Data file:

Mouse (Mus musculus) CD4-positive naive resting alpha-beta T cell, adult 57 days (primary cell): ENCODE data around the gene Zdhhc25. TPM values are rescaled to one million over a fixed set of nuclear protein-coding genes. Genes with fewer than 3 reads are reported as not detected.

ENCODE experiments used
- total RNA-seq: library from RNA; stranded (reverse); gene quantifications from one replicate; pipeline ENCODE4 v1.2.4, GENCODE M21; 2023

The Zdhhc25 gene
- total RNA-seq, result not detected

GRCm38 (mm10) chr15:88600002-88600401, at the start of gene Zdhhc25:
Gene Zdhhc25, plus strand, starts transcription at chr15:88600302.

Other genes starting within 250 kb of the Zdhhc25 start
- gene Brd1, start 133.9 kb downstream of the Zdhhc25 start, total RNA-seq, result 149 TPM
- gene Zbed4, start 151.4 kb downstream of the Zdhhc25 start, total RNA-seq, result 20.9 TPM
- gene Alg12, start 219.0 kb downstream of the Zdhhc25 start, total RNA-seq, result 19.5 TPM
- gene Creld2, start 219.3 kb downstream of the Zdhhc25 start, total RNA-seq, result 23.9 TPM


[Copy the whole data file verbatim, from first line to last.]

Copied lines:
Mouse (Mus musculus) CD4-positive naive resting alpha-beta T cell, adult 57 days (primary cell): ENCODE data around the gene Zdhhc25. TPM values are rescaled to one million over a fixed set of nuclear protein-coding genes. Genes with fewer than 3 reads are reported as not detected.

ENCODE experiments used
- total RNA-seq: library from RNA; stranded (reverse); gene quantifications from one replicate; pipeline ENCODE4 v1.2.4, GENCODE M21; 2023

The Zdhhc25 gene
- total RNA-seq, result not detected

GRCm38 (mm10) chr15:88600002-88600401, at the start of gene Zdhhc25:
Gene Zdhhc25, plus strand, starts transcription at chr15:88600302.

Other genes starting within 250 kb of the Zdhhc25 start
- gene Brd1, start 133.9 kb downstream of the Zdhhc25 start, total RNA-seq, result 149 TPM
- gene Zbed4, start 151.4 kb downstream of the Zdhhc25 start, total RNA-seq, result 20.9 TPM
- gene Alg12, start 219.0 kb downstream of the Zdhhc25 start, total RNA-seq, result 19.5 TPM
- gene Creld2, start 219.3 kb downstream of the Zdhhc25 start, total RNA-seq, result 23.9 TPM